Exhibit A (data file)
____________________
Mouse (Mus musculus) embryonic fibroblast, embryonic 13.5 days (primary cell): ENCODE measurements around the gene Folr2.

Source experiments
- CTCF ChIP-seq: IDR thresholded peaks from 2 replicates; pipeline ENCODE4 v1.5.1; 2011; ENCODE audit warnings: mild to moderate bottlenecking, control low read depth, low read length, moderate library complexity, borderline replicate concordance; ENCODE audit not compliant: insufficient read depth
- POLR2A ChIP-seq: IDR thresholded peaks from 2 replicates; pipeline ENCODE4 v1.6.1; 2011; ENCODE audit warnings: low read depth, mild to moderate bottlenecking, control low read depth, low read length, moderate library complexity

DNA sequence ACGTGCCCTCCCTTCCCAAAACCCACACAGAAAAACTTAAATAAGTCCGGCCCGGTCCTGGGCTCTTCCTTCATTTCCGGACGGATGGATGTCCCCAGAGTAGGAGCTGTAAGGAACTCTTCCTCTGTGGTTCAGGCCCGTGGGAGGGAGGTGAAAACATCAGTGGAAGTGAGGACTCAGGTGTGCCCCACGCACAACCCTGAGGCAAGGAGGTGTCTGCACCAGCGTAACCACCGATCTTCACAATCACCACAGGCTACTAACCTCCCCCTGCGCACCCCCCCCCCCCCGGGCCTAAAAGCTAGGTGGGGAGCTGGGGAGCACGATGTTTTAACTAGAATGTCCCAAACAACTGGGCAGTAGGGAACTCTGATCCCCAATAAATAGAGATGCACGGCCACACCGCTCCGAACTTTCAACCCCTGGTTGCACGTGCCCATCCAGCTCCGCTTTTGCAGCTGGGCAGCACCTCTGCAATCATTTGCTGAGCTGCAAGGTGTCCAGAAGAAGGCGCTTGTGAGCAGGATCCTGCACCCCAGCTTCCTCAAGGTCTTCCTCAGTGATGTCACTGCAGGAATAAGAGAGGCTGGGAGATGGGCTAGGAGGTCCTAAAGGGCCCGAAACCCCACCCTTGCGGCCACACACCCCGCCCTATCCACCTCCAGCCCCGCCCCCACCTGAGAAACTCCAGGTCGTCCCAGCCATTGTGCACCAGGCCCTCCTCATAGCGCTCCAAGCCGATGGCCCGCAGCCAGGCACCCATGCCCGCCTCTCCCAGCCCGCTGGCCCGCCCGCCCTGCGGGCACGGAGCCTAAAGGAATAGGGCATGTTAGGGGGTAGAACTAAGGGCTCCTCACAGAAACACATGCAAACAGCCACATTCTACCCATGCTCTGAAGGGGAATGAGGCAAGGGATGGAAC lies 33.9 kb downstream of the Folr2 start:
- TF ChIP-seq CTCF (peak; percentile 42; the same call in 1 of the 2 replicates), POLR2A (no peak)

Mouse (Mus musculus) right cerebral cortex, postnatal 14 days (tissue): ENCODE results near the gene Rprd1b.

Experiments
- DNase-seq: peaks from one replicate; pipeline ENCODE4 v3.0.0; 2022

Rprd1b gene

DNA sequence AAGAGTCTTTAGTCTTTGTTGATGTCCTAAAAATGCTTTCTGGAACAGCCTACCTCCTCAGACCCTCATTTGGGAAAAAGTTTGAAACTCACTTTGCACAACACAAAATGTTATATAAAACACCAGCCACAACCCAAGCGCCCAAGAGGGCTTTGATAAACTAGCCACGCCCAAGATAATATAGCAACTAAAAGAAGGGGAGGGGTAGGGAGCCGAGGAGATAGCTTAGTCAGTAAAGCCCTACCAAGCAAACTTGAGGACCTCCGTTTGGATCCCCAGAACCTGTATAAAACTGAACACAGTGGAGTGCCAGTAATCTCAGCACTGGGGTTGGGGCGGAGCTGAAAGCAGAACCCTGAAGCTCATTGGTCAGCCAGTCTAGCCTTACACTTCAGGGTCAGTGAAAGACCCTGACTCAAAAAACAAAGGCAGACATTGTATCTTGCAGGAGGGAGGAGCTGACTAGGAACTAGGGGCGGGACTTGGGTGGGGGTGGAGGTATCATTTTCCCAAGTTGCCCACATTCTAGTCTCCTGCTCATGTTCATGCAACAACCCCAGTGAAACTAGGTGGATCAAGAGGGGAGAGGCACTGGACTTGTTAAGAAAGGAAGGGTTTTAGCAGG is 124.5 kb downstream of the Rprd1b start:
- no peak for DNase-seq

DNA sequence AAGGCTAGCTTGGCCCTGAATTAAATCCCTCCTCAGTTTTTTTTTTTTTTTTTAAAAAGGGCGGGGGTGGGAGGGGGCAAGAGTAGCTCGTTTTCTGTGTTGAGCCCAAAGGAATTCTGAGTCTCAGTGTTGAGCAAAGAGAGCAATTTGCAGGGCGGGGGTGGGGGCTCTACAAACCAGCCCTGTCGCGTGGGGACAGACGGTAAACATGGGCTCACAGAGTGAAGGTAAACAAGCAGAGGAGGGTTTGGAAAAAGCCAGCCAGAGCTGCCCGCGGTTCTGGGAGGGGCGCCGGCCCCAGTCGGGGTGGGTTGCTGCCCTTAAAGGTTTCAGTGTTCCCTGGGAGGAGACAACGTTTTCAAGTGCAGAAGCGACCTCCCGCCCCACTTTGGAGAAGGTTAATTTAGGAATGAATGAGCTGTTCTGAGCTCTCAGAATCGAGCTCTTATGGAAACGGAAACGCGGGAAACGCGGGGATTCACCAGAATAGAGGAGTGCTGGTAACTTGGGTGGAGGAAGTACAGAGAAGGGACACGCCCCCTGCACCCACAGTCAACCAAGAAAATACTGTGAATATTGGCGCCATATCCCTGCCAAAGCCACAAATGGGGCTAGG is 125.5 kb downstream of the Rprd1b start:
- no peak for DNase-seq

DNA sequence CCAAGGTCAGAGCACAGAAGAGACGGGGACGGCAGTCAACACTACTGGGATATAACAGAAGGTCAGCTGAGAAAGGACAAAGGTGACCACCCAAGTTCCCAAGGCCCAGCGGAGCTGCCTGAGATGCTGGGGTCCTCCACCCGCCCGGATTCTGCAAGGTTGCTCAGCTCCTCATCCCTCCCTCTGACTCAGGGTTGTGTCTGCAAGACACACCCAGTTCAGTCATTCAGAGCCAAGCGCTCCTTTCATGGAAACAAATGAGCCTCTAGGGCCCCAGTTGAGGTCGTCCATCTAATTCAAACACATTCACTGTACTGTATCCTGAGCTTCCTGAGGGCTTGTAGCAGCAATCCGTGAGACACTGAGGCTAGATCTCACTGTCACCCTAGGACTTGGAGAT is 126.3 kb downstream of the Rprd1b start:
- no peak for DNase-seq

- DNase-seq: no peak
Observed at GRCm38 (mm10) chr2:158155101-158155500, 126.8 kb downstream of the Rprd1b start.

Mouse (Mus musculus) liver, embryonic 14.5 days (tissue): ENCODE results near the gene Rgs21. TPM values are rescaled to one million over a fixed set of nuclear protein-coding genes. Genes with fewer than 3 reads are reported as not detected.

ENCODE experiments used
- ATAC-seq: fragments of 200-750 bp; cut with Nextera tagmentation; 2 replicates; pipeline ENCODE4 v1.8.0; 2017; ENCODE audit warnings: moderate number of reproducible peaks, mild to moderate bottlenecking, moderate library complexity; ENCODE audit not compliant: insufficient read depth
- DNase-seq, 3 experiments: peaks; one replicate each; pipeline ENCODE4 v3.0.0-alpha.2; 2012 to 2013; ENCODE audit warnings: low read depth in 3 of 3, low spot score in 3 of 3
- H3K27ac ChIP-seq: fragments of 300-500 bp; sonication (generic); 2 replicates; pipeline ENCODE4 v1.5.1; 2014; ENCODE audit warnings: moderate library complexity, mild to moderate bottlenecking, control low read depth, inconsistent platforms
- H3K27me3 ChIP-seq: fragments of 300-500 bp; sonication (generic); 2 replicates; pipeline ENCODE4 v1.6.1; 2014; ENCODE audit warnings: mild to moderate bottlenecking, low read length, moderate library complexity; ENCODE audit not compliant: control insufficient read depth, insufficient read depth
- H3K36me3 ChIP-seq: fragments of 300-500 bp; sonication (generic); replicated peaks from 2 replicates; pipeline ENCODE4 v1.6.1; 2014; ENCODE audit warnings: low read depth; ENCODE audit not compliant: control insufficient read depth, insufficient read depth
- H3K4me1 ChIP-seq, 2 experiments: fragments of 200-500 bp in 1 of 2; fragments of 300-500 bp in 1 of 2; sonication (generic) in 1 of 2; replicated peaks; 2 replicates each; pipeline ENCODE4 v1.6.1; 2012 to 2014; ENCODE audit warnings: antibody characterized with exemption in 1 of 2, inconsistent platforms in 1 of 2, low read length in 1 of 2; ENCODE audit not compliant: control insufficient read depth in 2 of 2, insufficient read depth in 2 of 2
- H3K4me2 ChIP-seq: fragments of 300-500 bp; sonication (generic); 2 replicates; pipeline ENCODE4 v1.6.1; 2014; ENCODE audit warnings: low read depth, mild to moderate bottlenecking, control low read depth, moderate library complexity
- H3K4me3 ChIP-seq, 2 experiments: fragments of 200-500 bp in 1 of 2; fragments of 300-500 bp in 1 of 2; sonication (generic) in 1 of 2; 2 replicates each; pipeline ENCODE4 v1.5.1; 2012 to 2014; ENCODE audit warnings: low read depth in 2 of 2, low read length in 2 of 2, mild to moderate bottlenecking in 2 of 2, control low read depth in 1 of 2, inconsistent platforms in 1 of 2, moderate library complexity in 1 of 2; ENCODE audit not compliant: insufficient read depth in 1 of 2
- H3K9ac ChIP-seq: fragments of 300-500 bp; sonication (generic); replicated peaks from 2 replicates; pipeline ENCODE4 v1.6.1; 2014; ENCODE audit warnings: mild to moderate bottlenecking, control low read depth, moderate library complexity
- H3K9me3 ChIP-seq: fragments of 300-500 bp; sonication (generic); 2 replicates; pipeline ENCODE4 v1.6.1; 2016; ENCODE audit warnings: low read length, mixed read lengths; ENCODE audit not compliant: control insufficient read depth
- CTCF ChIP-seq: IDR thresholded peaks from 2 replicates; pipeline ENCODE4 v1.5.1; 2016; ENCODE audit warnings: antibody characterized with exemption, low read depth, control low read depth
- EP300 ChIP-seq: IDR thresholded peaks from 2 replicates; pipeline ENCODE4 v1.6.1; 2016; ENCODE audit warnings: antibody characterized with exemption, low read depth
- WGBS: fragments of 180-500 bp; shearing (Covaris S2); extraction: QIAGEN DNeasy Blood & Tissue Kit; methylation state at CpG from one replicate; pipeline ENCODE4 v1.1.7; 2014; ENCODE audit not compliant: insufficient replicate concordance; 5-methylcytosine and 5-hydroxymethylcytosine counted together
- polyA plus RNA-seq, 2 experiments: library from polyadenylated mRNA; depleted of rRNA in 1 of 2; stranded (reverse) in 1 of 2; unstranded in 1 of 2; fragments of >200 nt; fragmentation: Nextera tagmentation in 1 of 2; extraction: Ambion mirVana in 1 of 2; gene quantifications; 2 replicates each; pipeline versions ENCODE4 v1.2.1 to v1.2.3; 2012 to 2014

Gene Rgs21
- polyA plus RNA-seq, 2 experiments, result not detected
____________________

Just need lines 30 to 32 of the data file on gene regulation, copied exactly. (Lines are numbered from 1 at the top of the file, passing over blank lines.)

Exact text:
- H3K9me3 ChIP-seq: fragments of 300-500 bp; sonication (generic); 2 replicates; pipeline ENCODE4 v1.6.1; 2016; ENCODE audit warnings: low read length, mixed read lengths; ENCODE audit not compliant: control insufficient read depth
- CTCF ChIP-seq: IDR thresholded peaks from 2 replicates; pipeline ENCODE4 v1.5.1; 2016; ENCODE audit warnings: antibody characterized with exemption, low read depth, control low read depth
- EP300 ChIP-seq: IDR thresholded peaks from 2 replicates; pipeline ENCODE4 v1.6.1; 2016; ENCODE audit warnings: antibody characterized with exemption, low read depth